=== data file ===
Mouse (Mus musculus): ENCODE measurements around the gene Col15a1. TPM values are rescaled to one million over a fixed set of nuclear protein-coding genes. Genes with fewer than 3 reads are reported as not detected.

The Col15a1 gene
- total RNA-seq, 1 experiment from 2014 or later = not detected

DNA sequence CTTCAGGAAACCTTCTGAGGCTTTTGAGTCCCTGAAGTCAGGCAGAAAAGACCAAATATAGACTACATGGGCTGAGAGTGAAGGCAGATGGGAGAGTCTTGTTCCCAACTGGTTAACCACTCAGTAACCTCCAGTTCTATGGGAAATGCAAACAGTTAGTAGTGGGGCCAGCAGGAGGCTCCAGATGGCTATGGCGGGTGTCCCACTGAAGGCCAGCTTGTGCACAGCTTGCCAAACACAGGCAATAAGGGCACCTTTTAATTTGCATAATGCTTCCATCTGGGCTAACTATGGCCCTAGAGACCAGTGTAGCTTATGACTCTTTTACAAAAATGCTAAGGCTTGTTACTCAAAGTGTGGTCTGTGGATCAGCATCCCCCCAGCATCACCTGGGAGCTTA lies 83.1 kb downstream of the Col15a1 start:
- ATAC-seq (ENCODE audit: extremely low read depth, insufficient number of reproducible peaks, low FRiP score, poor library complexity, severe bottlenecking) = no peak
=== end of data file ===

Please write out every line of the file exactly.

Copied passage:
Mouse (Mus musculus): ENCODE measurements around the gene Col15a1. TPM values are rescaled to one million over a fixed set of nuclear protein-coding genes. Genes with fewer than 3 reads are reported as not detected.

The Col15a1 gene
- total RNA-seq, 1 experiment from 2014 or later = not detected

DNA sequence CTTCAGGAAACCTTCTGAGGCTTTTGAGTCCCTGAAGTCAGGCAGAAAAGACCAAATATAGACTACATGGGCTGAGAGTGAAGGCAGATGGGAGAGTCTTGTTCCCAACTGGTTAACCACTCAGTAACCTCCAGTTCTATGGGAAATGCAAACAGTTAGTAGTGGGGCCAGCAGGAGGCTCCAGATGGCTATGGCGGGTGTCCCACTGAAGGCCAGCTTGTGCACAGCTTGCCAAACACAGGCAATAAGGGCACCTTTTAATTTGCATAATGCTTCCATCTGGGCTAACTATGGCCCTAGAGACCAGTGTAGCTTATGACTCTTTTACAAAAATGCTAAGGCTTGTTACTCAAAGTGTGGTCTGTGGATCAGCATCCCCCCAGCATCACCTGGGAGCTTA lies 83.1 kb downstream of the Col15a1 start:
- ATAC-seq (ENCODE audit: extremely low read depth, insufficient number of reproducible peaks, low FRiP score, poor library complexity, severe bottlenecking) = no peak